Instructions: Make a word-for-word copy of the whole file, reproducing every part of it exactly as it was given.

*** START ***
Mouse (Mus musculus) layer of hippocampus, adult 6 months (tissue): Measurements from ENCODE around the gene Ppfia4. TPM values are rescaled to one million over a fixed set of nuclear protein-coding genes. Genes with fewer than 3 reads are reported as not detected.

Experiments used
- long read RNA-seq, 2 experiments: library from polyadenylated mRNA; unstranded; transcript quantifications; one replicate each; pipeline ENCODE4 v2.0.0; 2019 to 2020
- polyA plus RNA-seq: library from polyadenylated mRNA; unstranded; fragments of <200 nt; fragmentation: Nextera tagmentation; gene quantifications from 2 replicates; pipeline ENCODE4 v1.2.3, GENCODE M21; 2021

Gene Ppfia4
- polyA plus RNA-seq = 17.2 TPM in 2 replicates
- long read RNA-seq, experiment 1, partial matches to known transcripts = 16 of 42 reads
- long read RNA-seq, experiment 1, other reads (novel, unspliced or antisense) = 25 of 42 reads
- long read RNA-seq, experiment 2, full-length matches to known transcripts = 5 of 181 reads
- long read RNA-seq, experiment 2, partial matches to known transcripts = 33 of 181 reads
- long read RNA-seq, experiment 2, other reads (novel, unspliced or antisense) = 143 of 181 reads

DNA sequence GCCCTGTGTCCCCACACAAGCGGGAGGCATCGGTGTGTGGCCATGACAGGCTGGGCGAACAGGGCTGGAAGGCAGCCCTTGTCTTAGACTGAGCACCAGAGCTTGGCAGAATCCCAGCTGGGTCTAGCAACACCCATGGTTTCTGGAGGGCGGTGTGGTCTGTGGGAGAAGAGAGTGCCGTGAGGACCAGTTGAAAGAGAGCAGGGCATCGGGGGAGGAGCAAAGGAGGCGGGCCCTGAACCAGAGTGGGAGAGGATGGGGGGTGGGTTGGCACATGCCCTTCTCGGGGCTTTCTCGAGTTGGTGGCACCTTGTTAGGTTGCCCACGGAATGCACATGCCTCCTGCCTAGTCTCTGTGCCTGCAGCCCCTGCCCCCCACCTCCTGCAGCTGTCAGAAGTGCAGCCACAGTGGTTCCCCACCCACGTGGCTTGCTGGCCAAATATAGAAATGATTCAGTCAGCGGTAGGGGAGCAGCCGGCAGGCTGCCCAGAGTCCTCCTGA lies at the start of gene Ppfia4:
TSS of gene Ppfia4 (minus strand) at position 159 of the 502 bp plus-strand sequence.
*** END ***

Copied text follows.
Mouse (Mus musculus) layer of hippocampus, adult 6 months (tissue): Measurements from ENCODE around the gene Ppfia4. TPM values are rescaled to one million over a fixed set of nuclear protein-coding genes. Genes with fewer than 3 reads are reported as not detected.

Experiments used
- long read RNA-seq, 2 experiments: library from polyadenylated mRNA; unstranded; transcript quantifications; one replicate each; pipeline ENCODE4 v2.0.0; 2019 to 2020
- polyA plus RNA-seq: library from polyadenylated mRNA; unstranded; fragments of <200 nt; fragmentation: Nextera tagmentation; gene quantifications from 2 replicates; pipeline ENCODE4 v1.2.3, GENCODE M21; 2021

Gene Ppfia4
- polyA plus RNA-seq = 17.2 TPM in 2 replicates
- long read RNA-seq, experiment 1, partial matches to known transcripts = 16 of 42 reads
- long read RNA-seq, experiment 1, other reads (novel, unspliced or antisense) = 25 of 42 reads
- long read RNA-seq, experiment 2, full-length matches to known transcripts = 5 of 181 reads
- long read RNA-seq, experiment 2, partial matches to known transcripts = 33 of 181 reads
- long read RNA-seq, experiment 2, other reads (novel, unspliced or antisense) = 143 of 181 reads

DNA sequence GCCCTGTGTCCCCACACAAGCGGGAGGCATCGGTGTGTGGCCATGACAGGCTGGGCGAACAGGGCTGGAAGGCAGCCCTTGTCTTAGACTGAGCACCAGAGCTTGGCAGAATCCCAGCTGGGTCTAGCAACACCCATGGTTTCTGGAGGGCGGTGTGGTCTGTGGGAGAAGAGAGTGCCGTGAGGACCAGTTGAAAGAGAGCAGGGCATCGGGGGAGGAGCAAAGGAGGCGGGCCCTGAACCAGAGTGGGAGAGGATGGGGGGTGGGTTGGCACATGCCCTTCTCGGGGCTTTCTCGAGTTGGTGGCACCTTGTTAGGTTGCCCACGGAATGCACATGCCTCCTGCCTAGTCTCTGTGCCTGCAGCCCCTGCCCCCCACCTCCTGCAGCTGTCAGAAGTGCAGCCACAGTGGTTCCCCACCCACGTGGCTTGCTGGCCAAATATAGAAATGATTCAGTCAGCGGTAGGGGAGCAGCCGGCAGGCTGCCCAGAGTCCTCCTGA lies at the start of gene Ppfia4:
TSS of gene Ppfia4 (minus strand) at position 159 of the 502 bp plus-strand sequence.